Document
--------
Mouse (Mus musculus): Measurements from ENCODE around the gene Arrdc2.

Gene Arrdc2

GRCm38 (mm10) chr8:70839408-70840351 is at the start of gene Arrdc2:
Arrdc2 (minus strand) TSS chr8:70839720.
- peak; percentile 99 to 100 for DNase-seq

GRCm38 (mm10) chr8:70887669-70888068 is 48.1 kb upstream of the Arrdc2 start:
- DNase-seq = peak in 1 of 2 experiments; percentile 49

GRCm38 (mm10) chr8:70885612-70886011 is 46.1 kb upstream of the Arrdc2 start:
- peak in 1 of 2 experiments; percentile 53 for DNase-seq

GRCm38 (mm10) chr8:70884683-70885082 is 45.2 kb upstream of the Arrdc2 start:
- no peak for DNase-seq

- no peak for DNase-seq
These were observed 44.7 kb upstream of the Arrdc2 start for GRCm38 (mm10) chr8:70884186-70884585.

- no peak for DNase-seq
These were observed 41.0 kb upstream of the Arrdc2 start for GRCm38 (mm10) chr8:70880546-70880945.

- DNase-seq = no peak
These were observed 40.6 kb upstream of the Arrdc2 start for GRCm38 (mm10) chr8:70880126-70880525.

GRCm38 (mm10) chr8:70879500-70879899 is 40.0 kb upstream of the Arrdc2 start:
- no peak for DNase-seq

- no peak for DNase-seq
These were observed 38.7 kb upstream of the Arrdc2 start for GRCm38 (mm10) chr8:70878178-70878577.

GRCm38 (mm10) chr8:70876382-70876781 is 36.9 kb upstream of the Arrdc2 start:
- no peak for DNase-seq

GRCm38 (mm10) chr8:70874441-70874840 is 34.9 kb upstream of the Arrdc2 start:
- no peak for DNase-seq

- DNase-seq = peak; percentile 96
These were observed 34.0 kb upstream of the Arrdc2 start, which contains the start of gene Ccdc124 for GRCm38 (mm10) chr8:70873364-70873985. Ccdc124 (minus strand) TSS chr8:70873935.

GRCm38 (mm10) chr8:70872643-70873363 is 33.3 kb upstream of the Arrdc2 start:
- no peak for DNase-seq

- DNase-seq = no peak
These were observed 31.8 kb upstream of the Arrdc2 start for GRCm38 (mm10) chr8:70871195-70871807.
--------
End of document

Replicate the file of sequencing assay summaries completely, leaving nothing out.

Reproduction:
Mouse (Mus musculus): Measurements from ENCODE around the gene Arrdc2.

Gene Arrdc2

GRCm38 (mm10) chr8:70839408-70840351 is at the start of gene Arrdc2:
Arrdc2 (minus strand) TSS chr8:70839720.
- peak; percentile 99 to 100 for DNase-seq

GRCm38 (mm10) chr8:70887669-70888068 is 48.1 kb upstream of the Arrdc2 start:
- DNase-seq = peak in 1 of 2 experiments; percentile 49

GRCm38 (mm10) chr8:70885612-70886011 is 46.1 kb upstream of the Arrdc2 start:
- peak in 1 of 2 experiments; percentile 53 for DNase-seq

GRCm38 (mm10) chr8:70884683-70885082 is 45.2 kb upstream of the Arrdc2 start:
- no peak for DNase-seq

- no peak for DNase-seq
These were observed 44.7 kb upstream of the Arrdc2 start for GRCm38 (mm10) chr8:70884186-70884585.

- no peak for DNase-seq
These were observed 41.0 kb upstream of the Arrdc2 start for GRCm38 (mm10) chr8:70880546-70880945.

- DNase-seq = no peak
These were observed 40.6 kb upstream of the Arrdc2 start for GRCm38 (mm10) chr8:70880126-70880525.

GRCm38 (mm10) chr8:70879500-70879899 is 40.0 kb upstream of the Arrdc2 start:
- no peak for DNase-seq

- no peak for DNase-seq
These were observed 38.7 kb upstream of the Arrdc2 start for GRCm38 (mm10) chr8:70878178-70878577.

GRCm38 (mm10) chr8:70876382-70876781 is 36.9 kb upstream of the Arrdc2 start:
- no peak for DNase-seq

GRCm38 (mm10) chr8:70874441-70874840 is 34.9 kb upstream of the Arrdc2 start:
- no peak for DNase-seq

- DNase-seq = peak; percentile 96
These were observed 34.0 kb upstream of the Arrdc2 start, which contains the start of gene Ccdc124 for GRCm38 (mm10) chr8:70873364-70873985. Ccdc124 (minus strand) TSS chr8:70873935.

GRCm38 (mm10) chr8:70872643-70873363 is 33.3 kb upstream of the Arrdc2 start:
- no peak for DNase-seq

- DNase-seq = no peak
These were observed 31.8 kb upstream of the Arrdc2 start for GRCm38 (mm10) chr8:70871195-70871807.